18. 5 out of 5

    Steve

    OK Daley, I'm convinced. Partisan gerrymandering is the most overlooked and underrated problem in American politics. The book was originally published in 2016 before Trump's surprising electoral college victory, but Daley wrote a lengthy and helpful epilogue that connects the dots from gerrymandered statehouse races (a number of states where the Democrats won more votes but fewer seats) to state voter suppression laws to Trump eking out an 88,000-vote win across three crucial states. In fact, if OK Daley, I'm convinced. Partisan gerrymandering is the most overlooked and underrated problem in American politics. The book was originally published in 2016 before Trump's surprising electoral college victory, but Daley wrote a lengthy and helpful epilogue that connects the dots from gerrymandered statehouse races (a number of states where the Democrats won more votes but fewer seats) to state voter suppression laws to Trump eking out an 88,000-vote win across three crucial states. In fact, if you are pressed for time, just read the introduction and epilogue. It covers most of what you need to know. It is truly essential reading if we are to save American democracy from extreme right-wing politicians — and I'm talking to reasonable Republicans as well. The gerrymandering has created safe Republican districts in which the only real contest is in the primary, forcing candidates ever more dangerously to the right.

  19. 5 out of 5

    Pamela Huxtable

    Think you live in a representational democracy? Think you choose your representatives? Think again. GOP gerrymandering in 2010 means we will have a tyranny of the minority for at least the next decade, where the politicians choose the voters, not the other way around. The gleeful cynicism and outright theft of democracy by the REDMAP plan should have all Americans, regardless of party, outraged. Thoroughly depressing.

  20. 5 out of 5

    Hal Mahaffey

    Mention "gerrymandering" to any American, and if you get any response at all it will be a shrug. There has always been gerrymandering. In the Good 'Ol Days, both democrats and republicans did it, often for each other, for the purpose of keeping incumbents in power. This does not strike me as noble, and I'm not quite sure why Americans were ok with this behavior in the past. But we did, and I'm as much to blame as anyone else. Since 2008 or so, Republicans have raised it to a new art form. By focus Mention "gerrymandering" to any American, and if you get any response at all it will be a shrug. There has always been gerrymandering. In the Good 'Ol Days, both democrats and republicans did it, often for each other, for the purpose of keeping incumbents in power. This does not strike me as noble, and I'm not quite sure why Americans were ok with this behavior in the past. But we did, and I'm as much to blame as anyone else. Since 2008 or so, Republicans have raised it to a new art form. By focusing on smaller contests (statehouses, governorships, etc) they've learned how to squeeze out majorities in the House even where they don't win the most votes. Pack a large number of democrats into a smaller number of districts and you find yourself with more representatives even with fewer votes. To add to the insult in true Republican style: they brag about it. I've reached a point in my life where I don't see much difference between democrat and republican. They both spend too bloody much money, it's just that one of them uses a charge card. But I'm truly bothered when the elections are manipulated. Openly. And this made possible by an electorate that is too stupid to object or just doesn't care. Between gerrymandering and money in politics after Citizen's United (read Lawrence Lessig's fabulous "Republic, Lost" for more), democracy in the American republic is a joke. My sense of pride in America is rapidly fading, and will be gone entirely if Americans don't wake up and realize how they're being manipulated by BOTH parties who are only interested in power and money. The whole Right/Left "fight" is fabricated to keep us distracted. It worked. They won.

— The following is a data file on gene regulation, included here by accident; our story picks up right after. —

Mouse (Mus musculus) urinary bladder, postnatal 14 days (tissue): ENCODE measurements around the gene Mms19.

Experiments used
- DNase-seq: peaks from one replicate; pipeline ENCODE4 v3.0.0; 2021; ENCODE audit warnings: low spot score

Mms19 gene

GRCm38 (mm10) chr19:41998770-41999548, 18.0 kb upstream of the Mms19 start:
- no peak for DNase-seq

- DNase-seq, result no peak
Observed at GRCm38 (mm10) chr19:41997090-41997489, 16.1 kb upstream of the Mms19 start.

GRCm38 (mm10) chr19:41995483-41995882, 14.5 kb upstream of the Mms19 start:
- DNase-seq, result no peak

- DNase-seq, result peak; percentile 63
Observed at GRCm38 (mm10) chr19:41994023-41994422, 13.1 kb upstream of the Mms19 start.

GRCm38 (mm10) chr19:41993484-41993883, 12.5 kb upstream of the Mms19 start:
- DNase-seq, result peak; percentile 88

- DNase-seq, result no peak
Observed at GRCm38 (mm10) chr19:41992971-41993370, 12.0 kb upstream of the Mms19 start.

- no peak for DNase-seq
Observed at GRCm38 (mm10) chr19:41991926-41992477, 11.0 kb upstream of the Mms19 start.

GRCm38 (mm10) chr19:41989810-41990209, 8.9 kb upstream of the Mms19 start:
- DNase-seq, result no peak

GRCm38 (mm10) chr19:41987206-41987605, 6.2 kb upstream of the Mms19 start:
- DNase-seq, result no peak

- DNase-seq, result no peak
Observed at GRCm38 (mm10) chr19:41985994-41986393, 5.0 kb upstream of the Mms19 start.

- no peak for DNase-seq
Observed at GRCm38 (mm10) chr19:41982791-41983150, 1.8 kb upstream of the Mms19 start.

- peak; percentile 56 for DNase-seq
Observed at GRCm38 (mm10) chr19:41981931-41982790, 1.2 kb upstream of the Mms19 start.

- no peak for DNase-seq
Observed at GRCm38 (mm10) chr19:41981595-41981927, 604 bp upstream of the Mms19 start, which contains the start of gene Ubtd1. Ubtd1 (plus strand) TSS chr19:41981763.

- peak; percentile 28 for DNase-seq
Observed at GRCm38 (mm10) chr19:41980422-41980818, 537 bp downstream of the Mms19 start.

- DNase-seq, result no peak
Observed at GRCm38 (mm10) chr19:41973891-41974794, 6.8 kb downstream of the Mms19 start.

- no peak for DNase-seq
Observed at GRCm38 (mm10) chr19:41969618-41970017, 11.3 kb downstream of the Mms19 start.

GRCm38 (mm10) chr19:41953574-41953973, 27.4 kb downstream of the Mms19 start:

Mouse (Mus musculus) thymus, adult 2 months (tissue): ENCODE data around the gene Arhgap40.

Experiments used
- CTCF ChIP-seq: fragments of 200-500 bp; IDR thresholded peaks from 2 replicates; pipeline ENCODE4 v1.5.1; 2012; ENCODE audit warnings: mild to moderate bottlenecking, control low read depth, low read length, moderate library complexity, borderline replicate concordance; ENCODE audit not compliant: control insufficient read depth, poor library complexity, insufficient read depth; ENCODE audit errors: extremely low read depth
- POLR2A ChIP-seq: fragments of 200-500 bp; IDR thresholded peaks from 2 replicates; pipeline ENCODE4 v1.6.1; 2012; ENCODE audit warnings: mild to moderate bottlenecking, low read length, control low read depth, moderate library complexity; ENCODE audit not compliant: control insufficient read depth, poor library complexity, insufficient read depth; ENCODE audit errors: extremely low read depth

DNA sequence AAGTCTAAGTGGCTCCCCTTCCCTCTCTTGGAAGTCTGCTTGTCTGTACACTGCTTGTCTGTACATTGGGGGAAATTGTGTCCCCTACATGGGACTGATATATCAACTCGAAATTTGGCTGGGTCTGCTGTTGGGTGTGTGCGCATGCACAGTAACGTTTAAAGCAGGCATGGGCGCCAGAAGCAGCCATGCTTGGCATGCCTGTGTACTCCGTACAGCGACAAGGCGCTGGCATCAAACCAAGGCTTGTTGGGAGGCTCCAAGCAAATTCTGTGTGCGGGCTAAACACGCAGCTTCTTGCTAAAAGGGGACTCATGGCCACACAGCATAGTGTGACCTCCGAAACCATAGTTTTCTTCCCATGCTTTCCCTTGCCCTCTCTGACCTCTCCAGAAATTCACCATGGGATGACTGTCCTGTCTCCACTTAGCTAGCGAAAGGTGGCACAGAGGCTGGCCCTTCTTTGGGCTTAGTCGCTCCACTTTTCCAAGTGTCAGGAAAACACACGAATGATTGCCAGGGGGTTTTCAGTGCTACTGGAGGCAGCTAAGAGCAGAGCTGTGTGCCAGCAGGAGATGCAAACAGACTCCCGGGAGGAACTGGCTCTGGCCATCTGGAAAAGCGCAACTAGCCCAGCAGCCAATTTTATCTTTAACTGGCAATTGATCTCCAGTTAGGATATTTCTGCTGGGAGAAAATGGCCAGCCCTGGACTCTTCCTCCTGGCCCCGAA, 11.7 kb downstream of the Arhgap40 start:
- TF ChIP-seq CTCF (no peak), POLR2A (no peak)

21. 5 out of 5

    Karen Kolus